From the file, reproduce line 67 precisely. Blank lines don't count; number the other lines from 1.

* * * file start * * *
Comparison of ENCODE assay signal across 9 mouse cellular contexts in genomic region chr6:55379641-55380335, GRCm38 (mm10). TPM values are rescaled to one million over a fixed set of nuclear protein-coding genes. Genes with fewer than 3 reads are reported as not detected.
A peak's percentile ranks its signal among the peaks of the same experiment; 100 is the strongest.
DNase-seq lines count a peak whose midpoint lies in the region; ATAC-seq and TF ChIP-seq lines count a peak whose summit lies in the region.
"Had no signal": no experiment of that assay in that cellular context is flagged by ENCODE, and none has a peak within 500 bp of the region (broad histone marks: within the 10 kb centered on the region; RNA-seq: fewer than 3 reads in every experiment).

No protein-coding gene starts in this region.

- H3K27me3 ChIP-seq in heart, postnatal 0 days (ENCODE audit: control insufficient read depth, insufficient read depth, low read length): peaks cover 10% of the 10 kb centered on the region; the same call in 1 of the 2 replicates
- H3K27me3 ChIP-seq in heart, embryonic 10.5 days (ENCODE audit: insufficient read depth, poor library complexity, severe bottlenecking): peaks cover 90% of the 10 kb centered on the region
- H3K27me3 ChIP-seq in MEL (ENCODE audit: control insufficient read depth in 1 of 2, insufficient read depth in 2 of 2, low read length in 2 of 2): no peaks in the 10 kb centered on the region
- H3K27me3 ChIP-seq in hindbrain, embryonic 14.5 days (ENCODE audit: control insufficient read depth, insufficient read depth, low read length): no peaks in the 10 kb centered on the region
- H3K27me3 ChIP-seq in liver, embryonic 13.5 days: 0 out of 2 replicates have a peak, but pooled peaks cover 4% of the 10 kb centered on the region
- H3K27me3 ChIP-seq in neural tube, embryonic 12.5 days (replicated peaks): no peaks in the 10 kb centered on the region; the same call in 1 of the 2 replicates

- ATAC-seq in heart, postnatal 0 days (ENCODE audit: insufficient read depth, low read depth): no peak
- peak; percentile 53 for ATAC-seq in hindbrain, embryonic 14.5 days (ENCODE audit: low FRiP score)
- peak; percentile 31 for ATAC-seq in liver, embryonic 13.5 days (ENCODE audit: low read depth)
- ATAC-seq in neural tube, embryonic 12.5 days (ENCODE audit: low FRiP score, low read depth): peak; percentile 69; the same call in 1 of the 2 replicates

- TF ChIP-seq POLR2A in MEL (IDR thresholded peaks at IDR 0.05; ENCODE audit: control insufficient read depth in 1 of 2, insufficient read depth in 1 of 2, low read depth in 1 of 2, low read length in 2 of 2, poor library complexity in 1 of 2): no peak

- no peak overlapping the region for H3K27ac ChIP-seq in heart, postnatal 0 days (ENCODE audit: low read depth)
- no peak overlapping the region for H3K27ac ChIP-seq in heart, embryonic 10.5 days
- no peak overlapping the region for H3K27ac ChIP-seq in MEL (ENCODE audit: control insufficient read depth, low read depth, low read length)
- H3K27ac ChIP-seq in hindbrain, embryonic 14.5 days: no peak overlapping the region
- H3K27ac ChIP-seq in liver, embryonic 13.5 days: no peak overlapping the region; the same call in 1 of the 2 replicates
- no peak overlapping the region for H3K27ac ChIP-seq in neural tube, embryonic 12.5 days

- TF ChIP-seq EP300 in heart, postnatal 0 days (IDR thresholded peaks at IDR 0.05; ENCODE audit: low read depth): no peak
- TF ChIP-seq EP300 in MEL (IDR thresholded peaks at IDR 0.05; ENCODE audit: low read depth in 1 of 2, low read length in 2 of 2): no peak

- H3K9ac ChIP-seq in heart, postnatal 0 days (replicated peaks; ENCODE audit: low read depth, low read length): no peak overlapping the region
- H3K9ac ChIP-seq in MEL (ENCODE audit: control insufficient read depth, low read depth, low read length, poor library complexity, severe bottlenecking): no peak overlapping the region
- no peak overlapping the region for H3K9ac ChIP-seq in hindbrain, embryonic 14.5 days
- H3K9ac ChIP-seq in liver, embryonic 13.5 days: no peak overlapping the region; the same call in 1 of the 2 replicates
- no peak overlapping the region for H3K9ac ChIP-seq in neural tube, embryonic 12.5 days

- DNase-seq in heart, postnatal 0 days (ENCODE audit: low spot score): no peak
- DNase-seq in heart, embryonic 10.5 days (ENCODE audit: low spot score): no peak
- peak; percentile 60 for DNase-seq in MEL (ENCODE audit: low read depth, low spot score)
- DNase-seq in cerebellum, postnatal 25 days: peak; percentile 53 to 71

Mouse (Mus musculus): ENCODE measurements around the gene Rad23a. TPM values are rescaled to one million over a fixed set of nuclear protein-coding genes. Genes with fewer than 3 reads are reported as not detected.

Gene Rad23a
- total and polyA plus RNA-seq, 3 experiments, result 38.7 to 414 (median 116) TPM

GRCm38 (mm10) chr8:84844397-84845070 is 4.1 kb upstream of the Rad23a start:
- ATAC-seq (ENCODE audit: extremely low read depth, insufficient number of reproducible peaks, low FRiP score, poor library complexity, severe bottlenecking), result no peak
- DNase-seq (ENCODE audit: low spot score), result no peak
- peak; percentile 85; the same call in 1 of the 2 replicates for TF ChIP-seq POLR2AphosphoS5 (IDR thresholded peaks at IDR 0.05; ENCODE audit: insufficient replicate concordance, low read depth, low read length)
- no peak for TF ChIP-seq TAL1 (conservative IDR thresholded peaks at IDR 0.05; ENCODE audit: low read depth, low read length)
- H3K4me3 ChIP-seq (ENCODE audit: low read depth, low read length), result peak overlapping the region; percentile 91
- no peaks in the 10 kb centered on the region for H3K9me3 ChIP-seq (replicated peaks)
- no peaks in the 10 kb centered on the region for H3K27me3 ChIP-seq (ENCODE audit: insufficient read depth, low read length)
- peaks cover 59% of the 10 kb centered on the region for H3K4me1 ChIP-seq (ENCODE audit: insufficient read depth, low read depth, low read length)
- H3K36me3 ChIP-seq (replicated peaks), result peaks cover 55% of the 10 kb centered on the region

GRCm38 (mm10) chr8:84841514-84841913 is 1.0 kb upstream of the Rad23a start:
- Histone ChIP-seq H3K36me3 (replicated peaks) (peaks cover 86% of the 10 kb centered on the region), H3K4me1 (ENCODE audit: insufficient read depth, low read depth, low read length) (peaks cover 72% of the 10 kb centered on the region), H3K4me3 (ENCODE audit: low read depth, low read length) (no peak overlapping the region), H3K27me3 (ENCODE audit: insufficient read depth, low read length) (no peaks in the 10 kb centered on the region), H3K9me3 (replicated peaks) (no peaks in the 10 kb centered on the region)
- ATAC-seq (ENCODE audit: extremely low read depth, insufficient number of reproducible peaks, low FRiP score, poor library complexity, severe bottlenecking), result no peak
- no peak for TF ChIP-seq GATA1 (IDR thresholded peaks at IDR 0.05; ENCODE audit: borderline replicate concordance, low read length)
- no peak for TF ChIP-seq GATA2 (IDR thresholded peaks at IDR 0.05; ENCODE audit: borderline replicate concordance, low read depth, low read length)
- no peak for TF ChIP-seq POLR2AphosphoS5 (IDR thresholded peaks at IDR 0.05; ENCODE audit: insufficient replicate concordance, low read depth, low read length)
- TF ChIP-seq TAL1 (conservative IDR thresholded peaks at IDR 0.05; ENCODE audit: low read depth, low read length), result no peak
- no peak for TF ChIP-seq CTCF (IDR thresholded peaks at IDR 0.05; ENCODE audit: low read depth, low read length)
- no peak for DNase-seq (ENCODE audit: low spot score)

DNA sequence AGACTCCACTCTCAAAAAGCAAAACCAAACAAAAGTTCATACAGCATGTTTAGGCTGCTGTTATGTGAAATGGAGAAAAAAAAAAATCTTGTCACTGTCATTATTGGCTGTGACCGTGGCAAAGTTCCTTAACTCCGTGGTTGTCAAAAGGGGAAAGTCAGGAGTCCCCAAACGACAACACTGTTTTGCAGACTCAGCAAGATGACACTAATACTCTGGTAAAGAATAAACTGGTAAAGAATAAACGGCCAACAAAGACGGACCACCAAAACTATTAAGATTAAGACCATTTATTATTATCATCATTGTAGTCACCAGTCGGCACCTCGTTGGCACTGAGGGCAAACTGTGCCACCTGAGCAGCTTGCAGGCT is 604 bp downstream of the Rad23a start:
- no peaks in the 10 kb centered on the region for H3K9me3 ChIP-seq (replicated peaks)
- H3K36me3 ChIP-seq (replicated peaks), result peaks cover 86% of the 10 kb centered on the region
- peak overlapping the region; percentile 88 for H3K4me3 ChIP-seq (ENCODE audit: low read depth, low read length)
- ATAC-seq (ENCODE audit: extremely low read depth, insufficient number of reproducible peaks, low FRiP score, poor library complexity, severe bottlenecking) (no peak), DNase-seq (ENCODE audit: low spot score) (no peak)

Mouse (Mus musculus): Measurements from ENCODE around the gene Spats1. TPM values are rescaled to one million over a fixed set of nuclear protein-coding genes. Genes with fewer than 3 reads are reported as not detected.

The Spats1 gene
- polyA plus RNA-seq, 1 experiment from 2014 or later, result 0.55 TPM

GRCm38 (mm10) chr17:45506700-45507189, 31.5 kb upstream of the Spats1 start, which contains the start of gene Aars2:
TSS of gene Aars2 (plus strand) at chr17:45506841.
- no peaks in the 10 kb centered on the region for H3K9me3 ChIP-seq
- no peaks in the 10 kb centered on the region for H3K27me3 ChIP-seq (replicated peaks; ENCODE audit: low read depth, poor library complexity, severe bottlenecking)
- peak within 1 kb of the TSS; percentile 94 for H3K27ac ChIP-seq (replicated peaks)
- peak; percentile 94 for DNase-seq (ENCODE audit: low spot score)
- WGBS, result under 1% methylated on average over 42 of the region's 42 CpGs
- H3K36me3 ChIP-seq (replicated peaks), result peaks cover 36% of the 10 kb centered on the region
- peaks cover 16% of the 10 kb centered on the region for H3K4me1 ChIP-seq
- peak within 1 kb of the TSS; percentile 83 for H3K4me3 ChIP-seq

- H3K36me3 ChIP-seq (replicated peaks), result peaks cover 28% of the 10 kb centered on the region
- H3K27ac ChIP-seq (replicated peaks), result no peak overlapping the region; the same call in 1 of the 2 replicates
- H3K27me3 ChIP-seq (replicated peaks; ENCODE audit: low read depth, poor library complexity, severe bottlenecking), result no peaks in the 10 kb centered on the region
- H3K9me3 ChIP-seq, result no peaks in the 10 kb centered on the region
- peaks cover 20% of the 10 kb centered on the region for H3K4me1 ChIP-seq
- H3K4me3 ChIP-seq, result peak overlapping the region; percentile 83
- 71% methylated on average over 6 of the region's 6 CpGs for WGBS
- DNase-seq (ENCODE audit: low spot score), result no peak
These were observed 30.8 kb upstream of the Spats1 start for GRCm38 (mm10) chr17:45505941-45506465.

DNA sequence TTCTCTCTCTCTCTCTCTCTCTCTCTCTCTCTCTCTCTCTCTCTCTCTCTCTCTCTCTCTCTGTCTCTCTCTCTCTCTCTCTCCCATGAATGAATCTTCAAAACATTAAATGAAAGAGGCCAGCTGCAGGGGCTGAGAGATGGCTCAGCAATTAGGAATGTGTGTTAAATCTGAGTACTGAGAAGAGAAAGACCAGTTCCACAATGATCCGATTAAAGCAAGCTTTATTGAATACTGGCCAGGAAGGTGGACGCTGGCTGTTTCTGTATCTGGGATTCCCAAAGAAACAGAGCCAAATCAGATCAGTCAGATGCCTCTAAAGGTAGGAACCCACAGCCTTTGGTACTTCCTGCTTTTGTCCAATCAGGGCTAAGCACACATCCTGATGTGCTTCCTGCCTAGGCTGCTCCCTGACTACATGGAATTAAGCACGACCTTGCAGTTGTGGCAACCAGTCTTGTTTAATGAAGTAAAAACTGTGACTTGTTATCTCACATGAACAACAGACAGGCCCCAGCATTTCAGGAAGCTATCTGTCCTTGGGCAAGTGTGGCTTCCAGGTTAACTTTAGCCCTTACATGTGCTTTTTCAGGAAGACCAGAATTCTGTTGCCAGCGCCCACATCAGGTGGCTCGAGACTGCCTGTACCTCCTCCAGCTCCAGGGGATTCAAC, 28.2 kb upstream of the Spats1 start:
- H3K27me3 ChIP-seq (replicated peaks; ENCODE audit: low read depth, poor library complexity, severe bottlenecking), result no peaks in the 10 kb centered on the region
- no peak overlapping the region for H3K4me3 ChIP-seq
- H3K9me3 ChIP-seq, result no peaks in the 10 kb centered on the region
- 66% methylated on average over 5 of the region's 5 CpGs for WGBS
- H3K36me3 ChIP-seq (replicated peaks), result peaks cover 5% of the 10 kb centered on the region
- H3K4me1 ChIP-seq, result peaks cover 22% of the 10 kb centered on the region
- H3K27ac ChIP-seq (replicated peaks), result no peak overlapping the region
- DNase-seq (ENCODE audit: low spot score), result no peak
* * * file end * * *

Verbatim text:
- no peaks in the 10 kb centered on the region for H3K27me3 ChIP-seq (replicated peaks; ENCODE audit: low read depth, poor library complexity, severe bottlenecking)